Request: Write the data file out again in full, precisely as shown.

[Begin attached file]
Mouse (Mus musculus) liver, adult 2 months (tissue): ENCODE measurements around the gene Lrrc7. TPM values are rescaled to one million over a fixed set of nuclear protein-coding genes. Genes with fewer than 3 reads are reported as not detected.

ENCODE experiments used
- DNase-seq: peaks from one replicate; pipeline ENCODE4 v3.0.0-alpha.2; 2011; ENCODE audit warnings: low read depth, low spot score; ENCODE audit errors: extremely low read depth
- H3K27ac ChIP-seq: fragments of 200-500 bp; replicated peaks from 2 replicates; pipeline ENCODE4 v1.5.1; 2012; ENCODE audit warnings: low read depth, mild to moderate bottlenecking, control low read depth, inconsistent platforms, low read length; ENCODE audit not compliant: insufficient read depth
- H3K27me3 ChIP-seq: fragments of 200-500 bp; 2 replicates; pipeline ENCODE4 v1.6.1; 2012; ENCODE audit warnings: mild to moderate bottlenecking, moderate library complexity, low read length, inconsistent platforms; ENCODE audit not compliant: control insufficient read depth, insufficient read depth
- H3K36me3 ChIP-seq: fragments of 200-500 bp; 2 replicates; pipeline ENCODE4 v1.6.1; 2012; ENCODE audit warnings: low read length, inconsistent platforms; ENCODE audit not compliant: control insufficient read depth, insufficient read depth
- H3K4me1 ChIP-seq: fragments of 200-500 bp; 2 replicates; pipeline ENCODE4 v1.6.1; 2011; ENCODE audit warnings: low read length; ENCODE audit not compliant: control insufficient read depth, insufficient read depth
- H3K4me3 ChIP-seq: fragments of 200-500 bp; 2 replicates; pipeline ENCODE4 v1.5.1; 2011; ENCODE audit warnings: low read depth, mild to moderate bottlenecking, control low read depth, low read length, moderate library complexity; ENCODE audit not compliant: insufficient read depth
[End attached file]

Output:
Mouse (Mus musculus) liver, adult 2 months (tissue): ENCODE measurements around the gene Lrrc7. TPM values are rescaled to one million over a fixed set of nuclear protein-coding genes. Genes with fewer than 3 reads are reported as not detected.

ENCODE experiments used
- DNase-seq: peaks from one replicate; pipeline ENCODE4 v3.0.0-alpha.2; 2011; ENCODE audit warnings: low read depth, low spot score; ENCODE audit errors: extremely low read depth
- H3K27ac ChIP-seq: fragments of 200-500 bp; replicated peaks from 2 replicates; pipeline ENCODE4 v1.5.1; 2012; ENCODE audit warnings: low read depth, mild to moderate bottlenecking, control low read depth, inconsistent platforms, low read length; ENCODE audit not compliant: insufficient read depth
- H3K27me3 ChIP-seq: fragments of 200-500 bp; 2 replicates; pipeline ENCODE4 v1.6.1; 2012; ENCODE audit warnings: mild to moderate bottlenecking, moderate library complexity, low read length, inconsistent platforms; ENCODE audit not compliant: control insufficient read depth, insufficient read depth
- H3K36me3 ChIP-seq: fragments of 200-500 bp; 2 replicates; pipeline ENCODE4 v1.6.1; 2012; ENCODE audit warnings: low read length, inconsistent platforms; ENCODE audit not compliant: control insufficient read depth, insufficient read depth
- H3K4me1 ChIP-seq: fragments of 200-500 bp; 2 replicates; pipeline ENCODE4 v1.6.1; 2011; ENCODE audit warnings: low read length; ENCODE audit not compliant: control insufficient read depth, insufficient read depth
- H3K4me3 ChIP-seq: fragments of 200-500 bp; 2 replicates; pipeline ENCODE4 v1.5.1; 2011; ENCODE audit warnings: low read depth, mild to moderate bottlenecking, control low read depth, low read length, moderate library complexity; ENCODE audit not compliant: insufficient read depth